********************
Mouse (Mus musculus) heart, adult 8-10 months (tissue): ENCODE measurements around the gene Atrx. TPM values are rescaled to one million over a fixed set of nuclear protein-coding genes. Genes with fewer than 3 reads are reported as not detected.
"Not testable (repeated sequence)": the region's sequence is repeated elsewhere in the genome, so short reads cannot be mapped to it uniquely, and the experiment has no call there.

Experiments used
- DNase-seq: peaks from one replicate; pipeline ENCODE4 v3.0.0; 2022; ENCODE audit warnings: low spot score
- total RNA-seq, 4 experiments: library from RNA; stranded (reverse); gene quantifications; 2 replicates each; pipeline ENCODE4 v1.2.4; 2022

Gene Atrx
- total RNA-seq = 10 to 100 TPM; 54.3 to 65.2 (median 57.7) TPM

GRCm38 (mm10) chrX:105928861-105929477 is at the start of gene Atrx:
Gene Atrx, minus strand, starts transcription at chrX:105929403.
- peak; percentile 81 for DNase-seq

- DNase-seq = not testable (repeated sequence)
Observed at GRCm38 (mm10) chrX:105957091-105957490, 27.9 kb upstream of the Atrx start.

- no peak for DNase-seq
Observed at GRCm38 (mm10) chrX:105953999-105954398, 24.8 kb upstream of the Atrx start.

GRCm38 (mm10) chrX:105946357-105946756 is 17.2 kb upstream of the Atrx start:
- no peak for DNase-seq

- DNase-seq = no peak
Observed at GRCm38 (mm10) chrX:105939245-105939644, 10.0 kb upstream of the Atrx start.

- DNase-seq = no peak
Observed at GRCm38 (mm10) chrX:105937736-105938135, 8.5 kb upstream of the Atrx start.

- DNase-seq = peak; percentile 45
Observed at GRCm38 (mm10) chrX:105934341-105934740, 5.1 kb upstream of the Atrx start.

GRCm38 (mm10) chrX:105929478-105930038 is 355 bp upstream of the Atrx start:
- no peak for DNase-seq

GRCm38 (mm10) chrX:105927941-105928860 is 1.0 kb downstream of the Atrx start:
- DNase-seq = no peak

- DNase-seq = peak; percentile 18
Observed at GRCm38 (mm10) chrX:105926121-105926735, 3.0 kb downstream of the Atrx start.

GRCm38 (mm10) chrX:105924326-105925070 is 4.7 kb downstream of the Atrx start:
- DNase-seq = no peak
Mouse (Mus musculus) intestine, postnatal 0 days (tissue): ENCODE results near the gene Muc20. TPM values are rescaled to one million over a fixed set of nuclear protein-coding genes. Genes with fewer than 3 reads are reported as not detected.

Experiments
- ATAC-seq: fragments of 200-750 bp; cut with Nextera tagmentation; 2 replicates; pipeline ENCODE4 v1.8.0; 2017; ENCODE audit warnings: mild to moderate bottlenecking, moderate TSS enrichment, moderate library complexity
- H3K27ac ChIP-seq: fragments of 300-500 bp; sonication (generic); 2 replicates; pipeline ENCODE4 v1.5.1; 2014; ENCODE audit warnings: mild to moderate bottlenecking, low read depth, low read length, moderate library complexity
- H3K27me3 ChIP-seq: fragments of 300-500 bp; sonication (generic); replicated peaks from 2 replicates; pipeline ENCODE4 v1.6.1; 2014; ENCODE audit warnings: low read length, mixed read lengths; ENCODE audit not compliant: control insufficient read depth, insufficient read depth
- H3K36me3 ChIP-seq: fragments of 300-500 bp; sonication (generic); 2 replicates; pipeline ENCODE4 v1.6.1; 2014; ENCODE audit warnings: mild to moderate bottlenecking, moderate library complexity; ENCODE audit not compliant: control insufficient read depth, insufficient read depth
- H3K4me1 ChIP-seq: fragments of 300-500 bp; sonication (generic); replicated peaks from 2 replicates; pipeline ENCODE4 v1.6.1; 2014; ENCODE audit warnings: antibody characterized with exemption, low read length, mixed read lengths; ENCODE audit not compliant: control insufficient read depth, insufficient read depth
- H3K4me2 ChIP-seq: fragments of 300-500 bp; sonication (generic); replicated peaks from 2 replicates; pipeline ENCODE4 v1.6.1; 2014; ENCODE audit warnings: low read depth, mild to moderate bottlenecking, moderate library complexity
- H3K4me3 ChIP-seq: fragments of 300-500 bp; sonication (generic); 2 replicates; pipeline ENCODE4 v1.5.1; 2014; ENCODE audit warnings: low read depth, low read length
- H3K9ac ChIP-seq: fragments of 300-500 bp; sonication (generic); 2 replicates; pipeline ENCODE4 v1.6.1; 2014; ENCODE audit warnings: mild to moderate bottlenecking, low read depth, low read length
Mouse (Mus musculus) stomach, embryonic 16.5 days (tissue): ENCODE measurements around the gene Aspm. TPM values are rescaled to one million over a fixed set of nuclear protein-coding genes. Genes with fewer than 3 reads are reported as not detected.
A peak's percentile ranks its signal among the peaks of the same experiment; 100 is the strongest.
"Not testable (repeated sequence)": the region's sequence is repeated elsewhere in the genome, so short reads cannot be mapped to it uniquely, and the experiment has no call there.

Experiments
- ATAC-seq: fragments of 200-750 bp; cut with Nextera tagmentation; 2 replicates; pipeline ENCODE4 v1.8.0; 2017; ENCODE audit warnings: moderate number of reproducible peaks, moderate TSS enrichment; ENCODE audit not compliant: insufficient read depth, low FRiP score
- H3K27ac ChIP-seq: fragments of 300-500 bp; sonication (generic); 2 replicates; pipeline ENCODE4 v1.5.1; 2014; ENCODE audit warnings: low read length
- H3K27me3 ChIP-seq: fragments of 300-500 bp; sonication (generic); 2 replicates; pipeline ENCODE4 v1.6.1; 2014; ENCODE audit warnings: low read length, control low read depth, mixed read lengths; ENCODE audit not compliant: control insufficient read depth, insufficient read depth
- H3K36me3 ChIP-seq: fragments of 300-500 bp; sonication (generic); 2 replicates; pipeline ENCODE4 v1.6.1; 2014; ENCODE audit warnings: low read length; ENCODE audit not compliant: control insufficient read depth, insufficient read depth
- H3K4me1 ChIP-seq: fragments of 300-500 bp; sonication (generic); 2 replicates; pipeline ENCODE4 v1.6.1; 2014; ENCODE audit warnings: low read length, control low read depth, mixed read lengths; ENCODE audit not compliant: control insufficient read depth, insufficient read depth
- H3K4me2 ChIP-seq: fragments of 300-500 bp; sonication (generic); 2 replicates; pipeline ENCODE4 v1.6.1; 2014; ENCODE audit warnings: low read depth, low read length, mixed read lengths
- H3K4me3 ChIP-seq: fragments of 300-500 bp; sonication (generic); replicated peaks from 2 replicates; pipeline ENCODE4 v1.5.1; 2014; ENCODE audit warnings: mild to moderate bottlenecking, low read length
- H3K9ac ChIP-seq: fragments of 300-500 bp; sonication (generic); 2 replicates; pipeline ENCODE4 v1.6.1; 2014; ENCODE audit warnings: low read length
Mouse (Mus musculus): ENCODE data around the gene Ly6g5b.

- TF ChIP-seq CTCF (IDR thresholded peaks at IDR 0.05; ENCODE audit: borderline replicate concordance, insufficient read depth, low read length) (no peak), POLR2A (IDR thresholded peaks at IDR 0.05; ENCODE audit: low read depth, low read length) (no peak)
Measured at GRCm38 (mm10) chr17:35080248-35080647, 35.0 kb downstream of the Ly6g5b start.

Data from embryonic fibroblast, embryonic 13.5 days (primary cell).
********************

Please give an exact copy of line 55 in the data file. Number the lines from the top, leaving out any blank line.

Measured at GRCm38 (mm10) chr17:35080248-35080647, 35.0 kb downstream of the Ly6g5b start.